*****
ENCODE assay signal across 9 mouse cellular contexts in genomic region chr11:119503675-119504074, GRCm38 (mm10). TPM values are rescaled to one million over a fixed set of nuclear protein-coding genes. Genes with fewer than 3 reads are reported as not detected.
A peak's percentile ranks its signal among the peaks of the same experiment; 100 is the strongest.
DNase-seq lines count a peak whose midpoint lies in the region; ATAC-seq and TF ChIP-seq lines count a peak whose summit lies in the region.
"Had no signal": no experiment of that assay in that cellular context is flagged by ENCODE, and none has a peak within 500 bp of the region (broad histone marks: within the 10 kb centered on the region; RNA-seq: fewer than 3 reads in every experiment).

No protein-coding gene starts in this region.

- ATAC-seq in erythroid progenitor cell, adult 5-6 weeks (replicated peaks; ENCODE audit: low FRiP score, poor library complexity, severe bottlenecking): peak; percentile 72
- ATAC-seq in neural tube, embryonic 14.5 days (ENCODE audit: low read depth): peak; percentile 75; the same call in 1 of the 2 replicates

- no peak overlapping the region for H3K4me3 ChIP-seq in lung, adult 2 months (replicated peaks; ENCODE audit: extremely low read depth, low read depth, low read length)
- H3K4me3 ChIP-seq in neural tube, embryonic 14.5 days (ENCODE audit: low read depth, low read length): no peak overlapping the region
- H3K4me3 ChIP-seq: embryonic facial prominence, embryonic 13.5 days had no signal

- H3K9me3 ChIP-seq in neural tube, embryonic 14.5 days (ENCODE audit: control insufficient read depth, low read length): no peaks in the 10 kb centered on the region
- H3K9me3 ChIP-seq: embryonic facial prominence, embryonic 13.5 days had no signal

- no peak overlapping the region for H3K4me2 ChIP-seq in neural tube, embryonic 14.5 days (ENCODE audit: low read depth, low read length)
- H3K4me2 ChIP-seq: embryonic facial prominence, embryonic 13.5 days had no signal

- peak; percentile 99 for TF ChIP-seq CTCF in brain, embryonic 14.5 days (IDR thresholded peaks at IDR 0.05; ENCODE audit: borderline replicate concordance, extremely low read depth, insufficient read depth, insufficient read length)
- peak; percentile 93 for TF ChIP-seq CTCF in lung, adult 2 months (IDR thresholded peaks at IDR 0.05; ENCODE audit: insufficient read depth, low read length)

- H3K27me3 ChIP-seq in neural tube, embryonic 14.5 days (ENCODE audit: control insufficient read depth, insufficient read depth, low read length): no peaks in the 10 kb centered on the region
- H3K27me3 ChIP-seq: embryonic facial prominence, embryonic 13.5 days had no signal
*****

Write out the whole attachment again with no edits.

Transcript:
ENCODE assay signal across 9 mouse cellular contexts in genomic region chr11:119503675-119504074, GRCm38 (mm10). TPM values are rescaled to one million over a fixed set of nuclear protein-coding genes. Genes with fewer than 3 reads are reported as not detected.
A peak's percentile ranks its signal among the peaks of the same experiment; 100 is the strongest.
DNase-seq lines count a peak whose midpoint lies in the region; ATAC-seq and TF ChIP-seq lines count a peak whose summit lies in the region.
"Had no signal": no experiment of that assay in that cellular context is flagged by ENCODE, and none has a peak within 500 bp of the region (broad histone marks: within the 10 kb centered on the region; RNA-seq: fewer than 3 reads in every experiment).

No protein-coding gene starts in this region.

- ATAC-seq in erythroid progenitor cell, adult 5-6 weeks (replicated peaks; ENCODE audit: low FRiP score, poor library complexity, severe bottlenecking): peak; percentile 72
- ATAC-seq in neural tube, embryonic 14.5 days (ENCODE audit: low read depth): peak; percentile 75; the same call in 1 of the 2 replicates

- no peak overlapping the region for H3K4me3 ChIP-seq in lung, adult 2 months (replicated peaks; ENCODE audit: extremely low read depth, low read depth, low read length)
- H3K4me3 ChIP-seq in neural tube, embryonic 14.5 days (ENCODE audit: low read depth, low read length): no peak overlapping the region
- H3K4me3 ChIP-seq: embryonic facial prominence, embryonic 13.5 days had no signal

- H3K9me3 ChIP-seq in neural tube, embryonic 14.5 days (ENCODE audit: control insufficient read depth, low read length): no peaks in the 10 kb centered on the region
- H3K9me3 ChIP-seq: embryonic facial prominence, embryonic 13.5 days had no signal

- no peak overlapping the region for H3K4me2 ChIP-seq in neural tube, embryonic 14.5 days (ENCODE audit: low read depth, low read length)
- H3K4me2 ChIP-seq: embryonic facial prominence, embryonic 13.5 days had no signal

- peak; percentile 99 for TF ChIP-seq CTCF in brain, embryonic 14.5 days (IDR thresholded peaks at IDR 0.05; ENCODE audit: borderline replicate concordance, extremely low read depth, insufficient read depth, insufficient read length)
- peak; percentile 93 for TF ChIP-seq CTCF in lung, adult 2 months (IDR thresholded peaks at IDR 0.05; ENCODE audit: insufficient read depth, low read length)

- H3K27me3 ChIP-seq in neural tube, embryonic 14.5 days (ENCODE audit: control insufficient read depth, insufficient read depth, low read length): no peaks in the 10 kb centered on the region
- H3K27me3 ChIP-seq: embryonic facial prominence, embryonic 13.5 days had no signal